The Death of Poland's Socrates

NEW YORK – One of the most important men you probably never heard of died last Friday. Immersed in a bustle of events that no one will remember tomorrow, we tend to pay less attention to people who take on the issues of eternity – philosophers, moralists, sages who try to turn our minds to higher things. Yet, in the long run, it is the latter who matter most, and their importance persists when other preoccupations turn out to be transitory. Such men and women change the world around them, even if others do not see it until much later.

Leszek Kolakowski was one of these people. He was a world-renowned philosopher, a professor at great universities – Oxford, Yale, Chicago – and someone who was respected and admired by his colleagues around the world. He wrote about Spinoza, the theological controversies of 17th century Holland, and other esoteric subjects.

But Kolakowski was not a “technical” philosopher, writing for academic specialists. He was a philosopher in the same sense that Socrates was: a thinker who questioned what others take for granted, and probed human feelings and actions to help us understand how we can better ourselves and lead lives that are morally superior, yet also more fulfilling.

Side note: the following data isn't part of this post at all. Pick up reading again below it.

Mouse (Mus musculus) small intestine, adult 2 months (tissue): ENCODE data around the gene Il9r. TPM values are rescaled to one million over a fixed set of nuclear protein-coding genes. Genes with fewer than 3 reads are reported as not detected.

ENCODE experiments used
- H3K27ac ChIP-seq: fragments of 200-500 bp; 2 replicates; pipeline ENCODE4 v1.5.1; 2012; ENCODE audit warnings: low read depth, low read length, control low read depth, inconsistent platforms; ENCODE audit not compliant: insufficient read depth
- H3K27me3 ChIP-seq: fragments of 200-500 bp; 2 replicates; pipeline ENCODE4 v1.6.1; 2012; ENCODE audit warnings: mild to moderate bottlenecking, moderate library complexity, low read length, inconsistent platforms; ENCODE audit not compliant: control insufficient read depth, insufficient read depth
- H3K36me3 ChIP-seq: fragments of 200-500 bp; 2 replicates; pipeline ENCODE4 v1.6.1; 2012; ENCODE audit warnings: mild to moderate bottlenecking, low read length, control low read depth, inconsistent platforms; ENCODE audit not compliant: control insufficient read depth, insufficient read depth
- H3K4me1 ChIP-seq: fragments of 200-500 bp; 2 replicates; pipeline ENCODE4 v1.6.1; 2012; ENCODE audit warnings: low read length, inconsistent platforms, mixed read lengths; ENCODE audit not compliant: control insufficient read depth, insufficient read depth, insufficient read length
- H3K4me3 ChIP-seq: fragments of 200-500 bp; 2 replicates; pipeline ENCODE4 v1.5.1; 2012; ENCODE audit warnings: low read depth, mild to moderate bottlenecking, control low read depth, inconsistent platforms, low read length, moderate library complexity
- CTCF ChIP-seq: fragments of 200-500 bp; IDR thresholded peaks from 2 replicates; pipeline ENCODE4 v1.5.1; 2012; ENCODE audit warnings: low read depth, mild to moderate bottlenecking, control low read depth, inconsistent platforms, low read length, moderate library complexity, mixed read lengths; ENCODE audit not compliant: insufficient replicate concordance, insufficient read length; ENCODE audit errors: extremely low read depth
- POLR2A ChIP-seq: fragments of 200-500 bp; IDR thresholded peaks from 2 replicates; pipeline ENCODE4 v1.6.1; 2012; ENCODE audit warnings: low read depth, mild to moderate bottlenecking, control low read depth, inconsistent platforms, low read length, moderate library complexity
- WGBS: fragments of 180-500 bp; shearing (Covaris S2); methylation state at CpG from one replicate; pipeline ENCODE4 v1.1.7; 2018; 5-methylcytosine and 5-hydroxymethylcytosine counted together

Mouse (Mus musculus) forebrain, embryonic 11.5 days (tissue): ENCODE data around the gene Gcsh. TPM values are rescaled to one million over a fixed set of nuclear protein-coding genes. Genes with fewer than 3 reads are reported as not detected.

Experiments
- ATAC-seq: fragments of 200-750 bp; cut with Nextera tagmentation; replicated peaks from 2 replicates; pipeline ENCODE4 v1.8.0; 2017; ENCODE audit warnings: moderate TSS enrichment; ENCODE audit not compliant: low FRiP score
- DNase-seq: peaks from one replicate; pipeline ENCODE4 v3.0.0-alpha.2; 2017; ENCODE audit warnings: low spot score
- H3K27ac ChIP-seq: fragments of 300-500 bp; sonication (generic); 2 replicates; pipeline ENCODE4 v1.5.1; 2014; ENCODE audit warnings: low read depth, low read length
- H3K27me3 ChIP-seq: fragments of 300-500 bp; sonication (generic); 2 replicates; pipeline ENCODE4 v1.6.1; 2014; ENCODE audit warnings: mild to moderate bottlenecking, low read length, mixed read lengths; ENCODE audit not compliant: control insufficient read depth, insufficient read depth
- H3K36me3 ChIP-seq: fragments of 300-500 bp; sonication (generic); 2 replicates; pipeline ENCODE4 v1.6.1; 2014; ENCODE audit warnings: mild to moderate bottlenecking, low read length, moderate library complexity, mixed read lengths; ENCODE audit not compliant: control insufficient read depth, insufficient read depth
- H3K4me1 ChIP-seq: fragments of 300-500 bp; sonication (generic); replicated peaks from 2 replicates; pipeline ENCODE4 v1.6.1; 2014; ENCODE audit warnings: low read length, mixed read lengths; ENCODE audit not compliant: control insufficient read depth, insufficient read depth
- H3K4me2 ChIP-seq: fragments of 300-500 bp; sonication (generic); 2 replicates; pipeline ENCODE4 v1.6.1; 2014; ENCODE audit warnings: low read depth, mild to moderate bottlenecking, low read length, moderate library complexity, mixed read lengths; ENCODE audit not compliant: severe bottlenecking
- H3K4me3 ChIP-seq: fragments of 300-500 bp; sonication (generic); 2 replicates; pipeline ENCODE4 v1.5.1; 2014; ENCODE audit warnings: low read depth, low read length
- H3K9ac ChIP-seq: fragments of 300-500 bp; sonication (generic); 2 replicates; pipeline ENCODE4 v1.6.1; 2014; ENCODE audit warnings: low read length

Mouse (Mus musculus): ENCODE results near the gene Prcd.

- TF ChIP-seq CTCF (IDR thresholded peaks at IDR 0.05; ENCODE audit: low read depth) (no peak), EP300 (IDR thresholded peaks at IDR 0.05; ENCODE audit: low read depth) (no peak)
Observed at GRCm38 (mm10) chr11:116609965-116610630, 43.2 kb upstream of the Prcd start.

In his magisterial three-volume history, “Main Currents of Marxism,” Kolakowski recorded how that political theory developed over time; but he also diagnosed the political, intellectual, and moral predicament of the European continent over the two centuries partly shaped by Marxist beliefs. In his “Conversations with the Devil,” he created an amusing world parallel to traditional Christian “morality tales,” and deployed his sense of humor to question the hackneyed verities of religion and its opponents, strip them of their philistine shells, yet defend the true moral meaning underlying the old beliefs.